Sydney broadband provider Techex has swapped direct sales dominance for an 80 percent channel model, opening offices and signing resellers on the strength of iBurst and a string of other broadband-related services.
Chris Collinge, managing director at Techex Communications, said the service provider and distributor – which had 15 staff -- had opened a Brisbane office and planned one for Melbourne by the end of the year.
Techex was experiencing growth fuelled by reseller signings and increasing interest in various broadband-related services, particularly Personal Broadband Australia's (PBA's) iBurst mobile broadband offering and voice-over-broadband services, he said.
“We were predominantly a direct sales organisation. About 18 months ago, we were 75 percent direct, 25 percent indirect,” Collinge said. “We are now 80 percent channel driven, 20 percent direct.”
Techex had signed 27 new resellers outside NSW since opening its Brisbane office in June, bringing its total stable to around 130. “And a lot have signed up because of iBurst,” he said.
Anti-spam and anti-virus were also doing well, again partly because of the ramp up in broadband use. About half of Techex' customers' emails were spam, Collinge said.
The company began in 1997. It began to grow rapidly in 2001, ramping up its $1 million-a-year revenue 500 percent in 12 months. The following year, its turnover grew another 250 percent, he said.
Collinge said Techex had decided to focus more on the channel and so far the gamble was paying off. Turnover multiplied another 200 percent in the 2003-04 fiscal year.
“This year, we're going into the BRW 100 list,” he said. “And I suppose a lot of it is because we've got a channel.”
iBurst had been preferred over Unwired's rival wireless broadband offering partly because iBurst offered true mobility. Also, iBurst was launching base stations on the Gold Coast in the next week or so, and in Brisbane, Melbourne and Canberra over the next two months.
“We have had a lot of resellers in Queensland interested in iBurst,” he said.
Selling iBurst required a big financial commitment, the details of which he couldn't divulge. Resellers were therefore keen on sourcing the product through a third-party such as Techex that could make it easier for them, he said.
PBA signed Techex Communications in April as the sixth distributor in its stable for iBurst. iBurst's personal mobile wireless broadband service was launched in March.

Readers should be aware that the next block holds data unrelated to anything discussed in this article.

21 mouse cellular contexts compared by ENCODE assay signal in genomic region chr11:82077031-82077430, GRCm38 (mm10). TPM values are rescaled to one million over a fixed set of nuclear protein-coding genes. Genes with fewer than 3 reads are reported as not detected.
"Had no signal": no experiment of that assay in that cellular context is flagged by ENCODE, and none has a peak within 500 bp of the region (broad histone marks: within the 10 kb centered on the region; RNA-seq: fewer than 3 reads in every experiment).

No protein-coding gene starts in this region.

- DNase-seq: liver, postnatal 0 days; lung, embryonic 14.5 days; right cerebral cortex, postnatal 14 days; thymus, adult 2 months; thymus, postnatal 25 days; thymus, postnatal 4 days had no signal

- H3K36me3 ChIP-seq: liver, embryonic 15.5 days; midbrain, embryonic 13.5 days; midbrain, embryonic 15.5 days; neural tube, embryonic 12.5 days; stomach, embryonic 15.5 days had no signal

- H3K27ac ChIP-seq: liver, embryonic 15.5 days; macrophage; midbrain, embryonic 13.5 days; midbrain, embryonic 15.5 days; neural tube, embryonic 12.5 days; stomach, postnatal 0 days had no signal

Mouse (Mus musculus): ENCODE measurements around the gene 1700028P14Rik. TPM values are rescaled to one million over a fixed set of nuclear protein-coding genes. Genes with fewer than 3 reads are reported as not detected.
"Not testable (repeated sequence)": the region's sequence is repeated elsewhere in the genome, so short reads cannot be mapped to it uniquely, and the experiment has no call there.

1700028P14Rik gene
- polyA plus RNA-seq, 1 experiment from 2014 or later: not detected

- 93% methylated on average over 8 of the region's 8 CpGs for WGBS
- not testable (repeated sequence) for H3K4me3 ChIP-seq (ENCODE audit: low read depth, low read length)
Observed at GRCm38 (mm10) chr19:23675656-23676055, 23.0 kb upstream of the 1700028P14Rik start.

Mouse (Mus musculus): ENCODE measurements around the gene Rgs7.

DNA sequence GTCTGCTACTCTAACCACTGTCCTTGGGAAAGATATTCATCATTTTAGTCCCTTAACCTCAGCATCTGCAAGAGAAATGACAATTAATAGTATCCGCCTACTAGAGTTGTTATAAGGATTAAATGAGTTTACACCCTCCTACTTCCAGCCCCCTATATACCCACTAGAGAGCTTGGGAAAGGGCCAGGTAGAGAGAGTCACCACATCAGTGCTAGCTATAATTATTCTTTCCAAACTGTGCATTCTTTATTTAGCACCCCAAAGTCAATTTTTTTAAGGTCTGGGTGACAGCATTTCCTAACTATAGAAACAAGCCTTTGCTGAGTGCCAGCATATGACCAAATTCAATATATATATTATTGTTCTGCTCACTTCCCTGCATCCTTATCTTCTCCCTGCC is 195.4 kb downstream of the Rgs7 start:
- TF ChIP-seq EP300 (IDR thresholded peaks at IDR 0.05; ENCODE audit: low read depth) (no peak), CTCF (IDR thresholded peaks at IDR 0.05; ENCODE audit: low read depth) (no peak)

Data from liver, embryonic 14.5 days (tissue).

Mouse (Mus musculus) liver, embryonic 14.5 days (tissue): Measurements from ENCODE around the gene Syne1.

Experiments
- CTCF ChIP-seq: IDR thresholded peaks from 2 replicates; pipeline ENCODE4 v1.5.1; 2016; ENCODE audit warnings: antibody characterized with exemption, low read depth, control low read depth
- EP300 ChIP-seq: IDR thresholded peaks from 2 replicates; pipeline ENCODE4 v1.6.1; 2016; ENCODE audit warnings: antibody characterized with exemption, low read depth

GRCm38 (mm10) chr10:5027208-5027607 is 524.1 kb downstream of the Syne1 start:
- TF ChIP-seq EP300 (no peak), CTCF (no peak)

Collinge said Techex had also recently partnered a VoIP company called Talknet. Talknet offered VoIP services using a low-cost device that could be plugged into a company's PBX.
“A company can get low cost VoIP calls without having to invest in infrastructure,” he said.
Collinge said that Techex had hired a senior staff member who had previously worked for Azlan, one of the UK's largest IT distributors, where he had been crucial in building a channel for British Telecom.
So far, that one employee had been posted to Brisbane but Techex was hiring, he said.
“At the moment, we're looking for somebody in pre-sales and provisioning,” Collinge said. “We're building our own billing and provisioning system, which would make it very easy for resellers to bring on board their own customers.”
The company had also hired a salesperson to specialise in growing voice-over-broadband sales.
Techex was also on the acquisition trail. The company had its eye on one or more possible acquisitions, he said, but could not comment further at present.
Collinge said the broadband provider had made it partly by choosing vendors such as Request Broadband with which to work. “We've been pulled along somewhat by their shirt tails but I'd say we've also contributed to their growth,” Collinge added.
Techex had focused on business-grade broadband right from the start. When Telstra started doing the same in 2000, it had nearly put Techex out of business, he claimed.
“Because it was a terrible product [in 2000],” Collinge said. “Then, along came Request.”
A spokesman for Telstra queried the relevance of Collinge's criticism today.
“We started the network up in 2000, but that's ancient history,” he said. “I've heard of no recent problems.”
He said he didn't remember any particular problems back in 2000 either. However, any new technology or network was likely to suffer setbacks, he noted.